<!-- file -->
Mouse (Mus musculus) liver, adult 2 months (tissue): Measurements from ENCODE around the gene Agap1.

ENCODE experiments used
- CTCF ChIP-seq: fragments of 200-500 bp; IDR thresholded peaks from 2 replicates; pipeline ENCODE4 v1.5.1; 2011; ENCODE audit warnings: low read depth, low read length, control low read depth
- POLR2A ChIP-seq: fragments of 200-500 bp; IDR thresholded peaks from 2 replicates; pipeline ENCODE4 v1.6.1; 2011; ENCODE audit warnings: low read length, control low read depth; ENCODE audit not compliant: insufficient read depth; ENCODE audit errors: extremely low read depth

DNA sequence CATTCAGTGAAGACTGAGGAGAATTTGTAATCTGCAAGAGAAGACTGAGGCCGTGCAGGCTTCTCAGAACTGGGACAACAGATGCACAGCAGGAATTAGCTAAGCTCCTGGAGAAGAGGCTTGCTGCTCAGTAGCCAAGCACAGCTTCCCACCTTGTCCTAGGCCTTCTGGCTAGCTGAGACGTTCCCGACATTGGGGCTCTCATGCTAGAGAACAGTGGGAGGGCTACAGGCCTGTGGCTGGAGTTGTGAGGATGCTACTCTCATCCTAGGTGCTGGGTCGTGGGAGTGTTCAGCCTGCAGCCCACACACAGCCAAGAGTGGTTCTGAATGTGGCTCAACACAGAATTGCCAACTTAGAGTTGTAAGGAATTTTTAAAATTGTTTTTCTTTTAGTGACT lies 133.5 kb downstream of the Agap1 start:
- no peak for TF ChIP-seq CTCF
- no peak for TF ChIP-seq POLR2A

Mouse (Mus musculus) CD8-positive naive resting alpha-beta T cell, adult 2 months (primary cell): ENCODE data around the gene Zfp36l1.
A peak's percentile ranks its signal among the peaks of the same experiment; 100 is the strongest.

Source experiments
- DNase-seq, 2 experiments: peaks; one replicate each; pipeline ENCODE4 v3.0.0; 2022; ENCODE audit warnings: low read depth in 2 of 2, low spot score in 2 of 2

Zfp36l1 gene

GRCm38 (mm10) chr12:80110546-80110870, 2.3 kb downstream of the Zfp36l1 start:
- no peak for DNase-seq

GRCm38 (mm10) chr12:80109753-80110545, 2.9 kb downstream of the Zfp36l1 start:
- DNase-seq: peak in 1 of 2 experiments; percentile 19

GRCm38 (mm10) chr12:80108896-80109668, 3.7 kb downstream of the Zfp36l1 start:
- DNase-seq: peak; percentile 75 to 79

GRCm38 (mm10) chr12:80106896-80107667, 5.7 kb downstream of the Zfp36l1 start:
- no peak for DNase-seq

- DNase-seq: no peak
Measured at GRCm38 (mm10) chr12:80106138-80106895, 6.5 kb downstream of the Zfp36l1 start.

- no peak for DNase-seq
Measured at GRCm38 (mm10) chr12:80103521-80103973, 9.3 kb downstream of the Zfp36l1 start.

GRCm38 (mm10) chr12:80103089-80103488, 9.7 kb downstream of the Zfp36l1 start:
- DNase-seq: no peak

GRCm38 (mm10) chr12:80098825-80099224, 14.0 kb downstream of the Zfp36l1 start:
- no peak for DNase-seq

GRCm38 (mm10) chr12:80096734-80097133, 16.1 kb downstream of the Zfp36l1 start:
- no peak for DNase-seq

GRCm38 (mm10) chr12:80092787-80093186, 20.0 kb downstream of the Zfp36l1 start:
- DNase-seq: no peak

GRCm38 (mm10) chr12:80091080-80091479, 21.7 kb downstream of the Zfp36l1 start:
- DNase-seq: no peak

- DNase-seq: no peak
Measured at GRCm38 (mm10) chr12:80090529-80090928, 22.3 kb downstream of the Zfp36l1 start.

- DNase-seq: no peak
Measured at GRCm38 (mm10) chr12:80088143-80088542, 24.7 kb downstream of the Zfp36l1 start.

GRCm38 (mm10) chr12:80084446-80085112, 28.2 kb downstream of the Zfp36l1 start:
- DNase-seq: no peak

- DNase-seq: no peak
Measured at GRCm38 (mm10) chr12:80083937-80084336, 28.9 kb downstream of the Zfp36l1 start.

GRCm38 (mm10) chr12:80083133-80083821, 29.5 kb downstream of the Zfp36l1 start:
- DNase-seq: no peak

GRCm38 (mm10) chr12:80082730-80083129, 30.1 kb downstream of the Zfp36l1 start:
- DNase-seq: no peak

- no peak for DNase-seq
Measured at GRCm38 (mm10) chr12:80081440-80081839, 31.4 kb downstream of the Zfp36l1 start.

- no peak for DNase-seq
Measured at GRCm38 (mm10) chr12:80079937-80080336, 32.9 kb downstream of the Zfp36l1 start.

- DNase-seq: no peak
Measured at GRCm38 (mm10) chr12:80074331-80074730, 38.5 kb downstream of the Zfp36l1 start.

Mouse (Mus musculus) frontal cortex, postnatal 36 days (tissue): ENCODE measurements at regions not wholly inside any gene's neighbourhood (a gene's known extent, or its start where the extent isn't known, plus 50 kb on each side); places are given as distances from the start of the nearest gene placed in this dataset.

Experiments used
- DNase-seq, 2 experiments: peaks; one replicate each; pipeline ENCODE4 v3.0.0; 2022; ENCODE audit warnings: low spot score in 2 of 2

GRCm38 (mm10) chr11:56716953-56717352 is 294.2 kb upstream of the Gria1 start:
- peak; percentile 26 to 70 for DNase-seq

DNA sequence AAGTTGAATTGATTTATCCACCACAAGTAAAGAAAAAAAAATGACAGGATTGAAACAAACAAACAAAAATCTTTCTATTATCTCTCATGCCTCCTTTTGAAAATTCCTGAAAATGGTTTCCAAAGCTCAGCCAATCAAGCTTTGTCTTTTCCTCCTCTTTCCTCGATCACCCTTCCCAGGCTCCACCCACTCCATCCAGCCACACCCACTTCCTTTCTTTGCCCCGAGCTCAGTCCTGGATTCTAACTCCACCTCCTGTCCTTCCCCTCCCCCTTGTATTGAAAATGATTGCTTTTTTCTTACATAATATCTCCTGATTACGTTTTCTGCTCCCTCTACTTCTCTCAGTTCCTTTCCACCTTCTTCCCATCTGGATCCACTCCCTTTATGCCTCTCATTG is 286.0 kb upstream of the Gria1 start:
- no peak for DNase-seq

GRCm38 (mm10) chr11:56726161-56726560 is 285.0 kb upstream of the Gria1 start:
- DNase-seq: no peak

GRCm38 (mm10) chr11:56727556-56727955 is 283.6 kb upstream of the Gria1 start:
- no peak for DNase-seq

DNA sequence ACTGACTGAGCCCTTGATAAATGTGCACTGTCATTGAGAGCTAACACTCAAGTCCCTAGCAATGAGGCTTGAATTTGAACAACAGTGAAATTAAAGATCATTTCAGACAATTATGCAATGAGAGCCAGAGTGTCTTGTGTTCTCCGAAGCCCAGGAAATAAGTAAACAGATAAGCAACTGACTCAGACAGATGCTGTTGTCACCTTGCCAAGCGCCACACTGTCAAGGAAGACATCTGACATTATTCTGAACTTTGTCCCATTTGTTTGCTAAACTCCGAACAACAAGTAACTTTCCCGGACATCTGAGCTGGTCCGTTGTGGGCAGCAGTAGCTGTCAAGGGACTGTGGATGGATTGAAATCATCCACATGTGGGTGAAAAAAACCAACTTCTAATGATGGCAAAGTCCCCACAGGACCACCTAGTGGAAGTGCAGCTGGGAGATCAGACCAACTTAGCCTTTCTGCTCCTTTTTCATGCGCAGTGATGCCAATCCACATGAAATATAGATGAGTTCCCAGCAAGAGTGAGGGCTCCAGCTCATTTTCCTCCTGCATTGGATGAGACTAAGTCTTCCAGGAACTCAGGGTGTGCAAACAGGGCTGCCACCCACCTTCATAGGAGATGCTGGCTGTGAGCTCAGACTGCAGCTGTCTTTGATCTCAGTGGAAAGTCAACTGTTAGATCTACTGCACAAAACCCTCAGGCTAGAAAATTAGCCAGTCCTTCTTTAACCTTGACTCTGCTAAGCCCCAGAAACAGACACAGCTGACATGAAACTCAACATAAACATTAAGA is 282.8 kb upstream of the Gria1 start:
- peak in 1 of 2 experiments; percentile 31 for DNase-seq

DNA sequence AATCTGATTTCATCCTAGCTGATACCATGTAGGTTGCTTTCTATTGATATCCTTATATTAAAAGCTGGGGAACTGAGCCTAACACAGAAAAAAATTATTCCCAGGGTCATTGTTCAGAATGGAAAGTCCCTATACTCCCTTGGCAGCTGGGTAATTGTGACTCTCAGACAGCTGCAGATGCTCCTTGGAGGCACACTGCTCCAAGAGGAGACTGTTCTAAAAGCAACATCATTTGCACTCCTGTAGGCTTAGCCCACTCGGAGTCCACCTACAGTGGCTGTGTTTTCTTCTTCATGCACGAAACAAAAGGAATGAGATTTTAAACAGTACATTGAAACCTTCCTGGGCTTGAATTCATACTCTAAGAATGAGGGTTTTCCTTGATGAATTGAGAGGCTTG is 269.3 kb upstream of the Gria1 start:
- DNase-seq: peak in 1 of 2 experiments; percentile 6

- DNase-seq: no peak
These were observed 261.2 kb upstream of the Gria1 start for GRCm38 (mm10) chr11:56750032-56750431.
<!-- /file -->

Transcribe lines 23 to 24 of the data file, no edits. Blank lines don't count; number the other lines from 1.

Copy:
- no peak for DNase-seq
Measured at GRCm38 (mm10) chr12:80103521-80103973, 9.3 kb downstream of the Zfp36l1 start.